Because of how important a canopy covered created by the soybean plants is in impeding weed growth, Davis noted that the application of a pre-emergent residual herbicide buys time for that canopy to occur while weeds are still controlled. As a result, soybean plant populations of 100,000 or less per acre should result in minimal yield loss compared to much higher populations with the additional benefits to growers of enjoying savings on seed costs, he stated.
What will happen, particularly with appropriately selected soybean varieties, Davis indicated, is that plants will extend their branches and increase pod numbers at lower populations. The 2012 trial showed yield increases of eight bushels per acre with use of residual herbicide at plant populations of both 120,000 and 190,000 per acre and of 22 bushels at 60,000 plants per acre, he reported.
Davis reported on a handful of new herbicide products and reformulations that are registered for use on corn and soybeans. Heading that list is the new registration of products containing the active ingredient pyroxasulfone for pre-emergent application on soybeans. They were previously registered only for corn.
Those products include Zidua from BASF, Anthem from FMC, and Fierce from Valent. Davis noted that they provide residual control of both grassy and broadleaf weeds, particularly those with small seeds such as pigweeds. He said further research is needed on whether they are appropriate as a lead-in to cover crops because of evidence of damage to ryegrass from their use.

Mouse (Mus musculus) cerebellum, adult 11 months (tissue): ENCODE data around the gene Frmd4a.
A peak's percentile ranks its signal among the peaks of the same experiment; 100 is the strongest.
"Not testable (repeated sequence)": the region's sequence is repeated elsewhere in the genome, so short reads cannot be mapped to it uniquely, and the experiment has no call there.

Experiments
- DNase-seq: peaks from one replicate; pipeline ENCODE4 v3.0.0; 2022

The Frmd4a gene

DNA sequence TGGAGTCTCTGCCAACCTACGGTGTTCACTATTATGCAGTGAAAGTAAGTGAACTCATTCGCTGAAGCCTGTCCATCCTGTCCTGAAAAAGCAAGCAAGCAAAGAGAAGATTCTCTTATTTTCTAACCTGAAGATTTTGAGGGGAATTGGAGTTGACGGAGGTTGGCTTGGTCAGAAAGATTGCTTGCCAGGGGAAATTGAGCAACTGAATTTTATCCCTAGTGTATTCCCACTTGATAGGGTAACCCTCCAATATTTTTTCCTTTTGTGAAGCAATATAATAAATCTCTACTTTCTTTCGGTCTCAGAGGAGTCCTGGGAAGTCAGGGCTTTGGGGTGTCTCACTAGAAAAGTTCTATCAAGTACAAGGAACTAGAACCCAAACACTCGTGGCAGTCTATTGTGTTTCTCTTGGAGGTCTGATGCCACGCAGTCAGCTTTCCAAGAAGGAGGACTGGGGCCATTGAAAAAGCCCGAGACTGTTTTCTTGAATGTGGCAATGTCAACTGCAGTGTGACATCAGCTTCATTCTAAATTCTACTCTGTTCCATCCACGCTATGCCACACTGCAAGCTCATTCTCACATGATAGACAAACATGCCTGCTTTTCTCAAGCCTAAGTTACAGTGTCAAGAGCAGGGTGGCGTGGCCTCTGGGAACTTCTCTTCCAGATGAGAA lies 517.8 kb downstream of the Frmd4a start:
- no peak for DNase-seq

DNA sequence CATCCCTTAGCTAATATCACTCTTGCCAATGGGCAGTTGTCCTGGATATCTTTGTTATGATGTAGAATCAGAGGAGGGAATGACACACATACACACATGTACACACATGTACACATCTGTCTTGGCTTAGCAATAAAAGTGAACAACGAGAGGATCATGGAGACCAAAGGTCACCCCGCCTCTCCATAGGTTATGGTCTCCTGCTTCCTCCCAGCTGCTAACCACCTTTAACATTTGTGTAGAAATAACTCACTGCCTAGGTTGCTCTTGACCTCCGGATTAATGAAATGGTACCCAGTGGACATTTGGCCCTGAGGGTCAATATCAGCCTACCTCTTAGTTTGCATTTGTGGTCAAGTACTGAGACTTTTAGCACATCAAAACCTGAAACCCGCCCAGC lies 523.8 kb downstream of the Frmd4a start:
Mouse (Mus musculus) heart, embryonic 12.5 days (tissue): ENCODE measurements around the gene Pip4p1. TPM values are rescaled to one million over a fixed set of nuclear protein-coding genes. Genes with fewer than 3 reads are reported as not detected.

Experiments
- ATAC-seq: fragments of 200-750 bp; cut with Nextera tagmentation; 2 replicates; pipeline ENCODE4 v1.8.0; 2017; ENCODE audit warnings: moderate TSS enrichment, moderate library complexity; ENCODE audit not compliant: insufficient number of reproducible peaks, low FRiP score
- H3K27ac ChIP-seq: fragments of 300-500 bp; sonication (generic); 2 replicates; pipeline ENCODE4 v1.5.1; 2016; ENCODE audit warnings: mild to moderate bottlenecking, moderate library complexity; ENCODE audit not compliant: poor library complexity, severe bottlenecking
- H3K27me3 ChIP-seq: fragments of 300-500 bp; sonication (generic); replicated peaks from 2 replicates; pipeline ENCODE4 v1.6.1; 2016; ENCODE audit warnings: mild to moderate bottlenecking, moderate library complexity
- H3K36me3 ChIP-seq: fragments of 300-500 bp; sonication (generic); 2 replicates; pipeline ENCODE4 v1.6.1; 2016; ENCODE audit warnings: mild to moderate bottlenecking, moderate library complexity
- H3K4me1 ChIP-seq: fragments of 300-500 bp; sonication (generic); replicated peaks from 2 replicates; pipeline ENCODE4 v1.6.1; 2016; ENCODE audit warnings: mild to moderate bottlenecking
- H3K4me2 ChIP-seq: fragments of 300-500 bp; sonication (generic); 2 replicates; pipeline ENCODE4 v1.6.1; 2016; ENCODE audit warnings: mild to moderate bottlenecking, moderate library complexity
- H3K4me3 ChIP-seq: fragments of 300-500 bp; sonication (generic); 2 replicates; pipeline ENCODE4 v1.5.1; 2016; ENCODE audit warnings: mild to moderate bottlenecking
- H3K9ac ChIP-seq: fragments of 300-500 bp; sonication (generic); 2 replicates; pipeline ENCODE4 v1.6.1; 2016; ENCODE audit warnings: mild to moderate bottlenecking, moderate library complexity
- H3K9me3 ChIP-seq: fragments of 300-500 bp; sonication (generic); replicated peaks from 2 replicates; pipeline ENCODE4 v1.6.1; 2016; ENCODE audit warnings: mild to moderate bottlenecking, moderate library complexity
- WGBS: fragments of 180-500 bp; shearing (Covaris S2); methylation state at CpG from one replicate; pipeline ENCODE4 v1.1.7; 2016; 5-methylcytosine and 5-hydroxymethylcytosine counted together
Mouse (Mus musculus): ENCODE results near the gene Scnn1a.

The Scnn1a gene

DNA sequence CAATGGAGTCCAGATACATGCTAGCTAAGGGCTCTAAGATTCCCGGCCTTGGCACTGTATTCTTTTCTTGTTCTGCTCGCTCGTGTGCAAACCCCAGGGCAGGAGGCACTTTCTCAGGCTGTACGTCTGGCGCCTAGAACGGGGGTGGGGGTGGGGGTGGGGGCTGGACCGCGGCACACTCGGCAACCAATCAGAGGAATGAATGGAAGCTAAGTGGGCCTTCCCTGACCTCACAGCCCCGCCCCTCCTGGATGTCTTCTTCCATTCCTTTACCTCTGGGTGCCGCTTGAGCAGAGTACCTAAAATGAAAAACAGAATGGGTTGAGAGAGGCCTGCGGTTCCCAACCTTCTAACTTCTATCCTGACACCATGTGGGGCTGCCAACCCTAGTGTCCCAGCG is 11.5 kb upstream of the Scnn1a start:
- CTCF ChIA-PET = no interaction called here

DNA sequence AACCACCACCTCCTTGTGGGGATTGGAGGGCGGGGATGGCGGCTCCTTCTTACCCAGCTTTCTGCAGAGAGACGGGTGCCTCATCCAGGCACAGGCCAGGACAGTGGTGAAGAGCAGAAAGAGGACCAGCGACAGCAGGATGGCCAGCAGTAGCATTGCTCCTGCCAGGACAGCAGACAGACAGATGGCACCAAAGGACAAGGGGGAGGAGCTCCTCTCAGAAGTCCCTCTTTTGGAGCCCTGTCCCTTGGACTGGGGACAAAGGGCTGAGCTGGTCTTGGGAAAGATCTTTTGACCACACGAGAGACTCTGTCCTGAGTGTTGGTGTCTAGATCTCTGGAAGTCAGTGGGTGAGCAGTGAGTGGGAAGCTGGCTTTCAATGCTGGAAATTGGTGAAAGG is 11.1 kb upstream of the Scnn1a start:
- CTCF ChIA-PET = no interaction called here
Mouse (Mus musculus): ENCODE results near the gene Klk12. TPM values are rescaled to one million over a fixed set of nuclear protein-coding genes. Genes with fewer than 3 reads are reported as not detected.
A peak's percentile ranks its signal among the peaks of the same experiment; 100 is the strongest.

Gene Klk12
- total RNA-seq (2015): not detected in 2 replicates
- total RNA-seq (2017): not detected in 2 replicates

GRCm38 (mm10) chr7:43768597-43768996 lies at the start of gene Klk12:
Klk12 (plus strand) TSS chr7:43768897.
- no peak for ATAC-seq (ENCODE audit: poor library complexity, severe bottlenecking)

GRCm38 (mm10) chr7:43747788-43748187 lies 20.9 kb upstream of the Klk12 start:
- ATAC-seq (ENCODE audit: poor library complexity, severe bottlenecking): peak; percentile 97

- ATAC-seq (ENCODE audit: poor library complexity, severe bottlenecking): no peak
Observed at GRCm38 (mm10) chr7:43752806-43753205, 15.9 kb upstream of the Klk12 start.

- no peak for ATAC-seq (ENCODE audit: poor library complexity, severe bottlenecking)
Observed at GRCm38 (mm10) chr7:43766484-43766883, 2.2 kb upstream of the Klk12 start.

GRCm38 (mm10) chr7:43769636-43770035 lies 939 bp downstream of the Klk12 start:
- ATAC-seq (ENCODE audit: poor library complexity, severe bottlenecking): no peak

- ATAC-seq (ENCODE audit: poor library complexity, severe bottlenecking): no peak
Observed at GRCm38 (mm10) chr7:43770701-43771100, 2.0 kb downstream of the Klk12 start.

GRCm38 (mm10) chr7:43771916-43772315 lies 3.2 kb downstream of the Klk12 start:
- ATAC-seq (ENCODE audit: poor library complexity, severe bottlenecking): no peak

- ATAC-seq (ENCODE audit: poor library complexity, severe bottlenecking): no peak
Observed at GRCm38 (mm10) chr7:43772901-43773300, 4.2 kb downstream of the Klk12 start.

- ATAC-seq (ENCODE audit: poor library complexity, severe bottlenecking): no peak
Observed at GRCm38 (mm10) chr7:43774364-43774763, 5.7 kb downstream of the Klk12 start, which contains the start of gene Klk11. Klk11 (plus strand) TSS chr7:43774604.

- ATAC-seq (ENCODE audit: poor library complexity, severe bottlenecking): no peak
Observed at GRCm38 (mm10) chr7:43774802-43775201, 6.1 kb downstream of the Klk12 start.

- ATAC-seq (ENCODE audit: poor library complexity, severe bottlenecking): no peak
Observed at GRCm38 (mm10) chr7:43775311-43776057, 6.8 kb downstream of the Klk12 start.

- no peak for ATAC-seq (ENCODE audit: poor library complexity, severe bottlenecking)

A new product for pre-emergent and early stage growth for weed control in corn is DuPont’s Instigate, Davis stated. He also mentioned FMC’s Marvel, which is a post-emergent for soybeans that is labeled for use only south of I-94.
A nine-state project has been launched on identifying how to cope with pigweeds in soybeans while another project will look at the use of herbicides to control weeds in cover crops, Davis reported. He can be reached by e-mail to email@example.com or by telephone at 608-262-1392.
Read more from Journal Sentinel: http://www.jsonline.com/news/weed-resistance-to-herbicides-a-growing-threat-with-annual-crops-b99150084z1-233328481.html#ixzz2losiVhIv